• Molly Jean

Remodeling Your House With Your Spouse: Necessary Tips

We are nearing the end of the the bathroom project, only the finishing touches are remaining. We need to hook up the toilet, get the bathtub off of the porch, change out the remaining outlets, finish the trim on the sky light, and build/install the vanity. It has been 8+ months since we have started this project and we did not enter this remodel willingly. We had a leak and a subsequent mold problem forcing us to do the work.


Admittedly, I aided in the delay of this project. I didn't want to work on the bathroom, like ever. It was messy, overwhelming and expensive. We had no idea what we were doing and seemingly no life lines. Working with the plumbing was so intimidating because if we messed up, it could be incredibly detrimental to the home. So to remedy my anxiety, I would close the pocket doors, hide the project and convince Blake we needed a night to just relax and have some wine.


It was not until we got firm dates on when my parents would be coming to visit, that we got "oh shit" slapped! Causing us to try to power finish the remodel before their arrival. We have been putting in very late nights and early mornings this past week and I am dying! We are running on fumes and as Ron Burgundy put it best, "I am in a glass case of emotions." You know when you get really tired and start laughing uncontrollably, then the next minute you are crying. Yeah, that is where I am at.


While working yesterday morning, I began to reflect on this process. While I have disliked the remodel the majority of the time, when I look back on the tasks completed I find that they were not that bad. Of course in the moment I more often than not hated it. When is lunch am I right?!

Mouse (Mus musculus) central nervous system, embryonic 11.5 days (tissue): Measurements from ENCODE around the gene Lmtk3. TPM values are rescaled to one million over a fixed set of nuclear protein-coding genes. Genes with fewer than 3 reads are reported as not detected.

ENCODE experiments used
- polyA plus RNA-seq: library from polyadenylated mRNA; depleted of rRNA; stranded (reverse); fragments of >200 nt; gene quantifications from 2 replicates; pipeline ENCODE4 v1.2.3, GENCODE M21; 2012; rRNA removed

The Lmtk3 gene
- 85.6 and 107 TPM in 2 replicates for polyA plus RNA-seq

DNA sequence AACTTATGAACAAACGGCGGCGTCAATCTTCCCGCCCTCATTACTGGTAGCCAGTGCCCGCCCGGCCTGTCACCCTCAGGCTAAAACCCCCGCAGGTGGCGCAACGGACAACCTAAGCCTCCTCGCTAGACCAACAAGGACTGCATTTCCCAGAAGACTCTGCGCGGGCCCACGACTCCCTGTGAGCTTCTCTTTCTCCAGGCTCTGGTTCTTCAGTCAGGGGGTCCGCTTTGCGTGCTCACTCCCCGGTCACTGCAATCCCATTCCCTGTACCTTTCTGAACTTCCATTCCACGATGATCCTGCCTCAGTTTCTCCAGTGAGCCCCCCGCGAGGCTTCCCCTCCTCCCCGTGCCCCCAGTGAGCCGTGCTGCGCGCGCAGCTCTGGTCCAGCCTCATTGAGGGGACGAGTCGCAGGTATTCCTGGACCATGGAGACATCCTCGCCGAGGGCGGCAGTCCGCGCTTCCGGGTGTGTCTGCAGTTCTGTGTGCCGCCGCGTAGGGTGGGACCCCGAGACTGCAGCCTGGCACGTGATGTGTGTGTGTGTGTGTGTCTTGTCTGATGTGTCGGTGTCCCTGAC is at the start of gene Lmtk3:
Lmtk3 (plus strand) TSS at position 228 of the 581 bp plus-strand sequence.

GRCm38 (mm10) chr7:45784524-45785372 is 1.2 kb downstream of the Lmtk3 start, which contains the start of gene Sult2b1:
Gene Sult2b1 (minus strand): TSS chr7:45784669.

You hear the horror stories of couples working on projects together and how it is not the best idea. People say it "tests" the relationship. I don't agree, because if you can't work together you have bigger problems than the mold in the bathroom. But don't get me wrong, it can definitely be challenging at times.


Blake and I have had days where we worked together seamlessly. Other days proved more problematic and made me wonder why I have not taken a life insurance plan out on him yet...



As you can imagine, we have certainly gone through a learning curve with this project. We have found there are things that we do that annoy the crap out of each other. But, we have also learned what works to ensure successful task completion and I thought I would share what we learned.


The TIPS for Working with Your Spouse

*Let your spouse dance and listen to Cardi B or Lizzo while working, it will keep him or her happy and surprisingly on task. Will it take longer to complete? Yes, but just let it happen. That being said, let them sing too. If you don't fight it, it will be over before you know it.

*Don't move the tools you presume to be in the way. Your spouse will not be able to find them, even though they have been neatly placed out of the way in plain sight.

*Be specific about what tool you need, but not too specific. Because when you say you need a toe nail clipper, I think you need an actual toe nail clipper. In this instance describe the tool in lieu of naming it, or go get it yourself.

*Have a beer break. When things start to get tense it is time for a beer break. After Blake and I argue about how I should have known what he meant and how he needs to communicate better, we know it is time. The less irritated spouse will grab the symbolic white flag. The first couple sips will likely be had in silence without eye contact, but by mid beer you will be ready to work together again.

*Work on something on your own. It is good to complete tasks on your own and have a sense of accomplishment when you show your spouse what you have completed. For example, the phenomenal looking base boards I cut and nailed to the wall on my own. POW! POW! Beaches!

*Understand your spouses novice level. If your spouse did not grow up using power tools do not expect that they know how to use them. I barely had access to a mouse sander, so why on earth would I know how to get the nail gun off of the air compressor?

*Hire a contractor. You can avoid all of the trouble and hours of hard work, but you may be in a financial hardship


It is my hope that you will be able to use these tips for the future remodel you may complete with your spouse/significant other. I am so happy to have this off of our plate soon, so we can get back to the wine and leaving the pocket doors open again.


Do you have successful tips for working with your spouse? I would love to hear them, comment below! Cheers!

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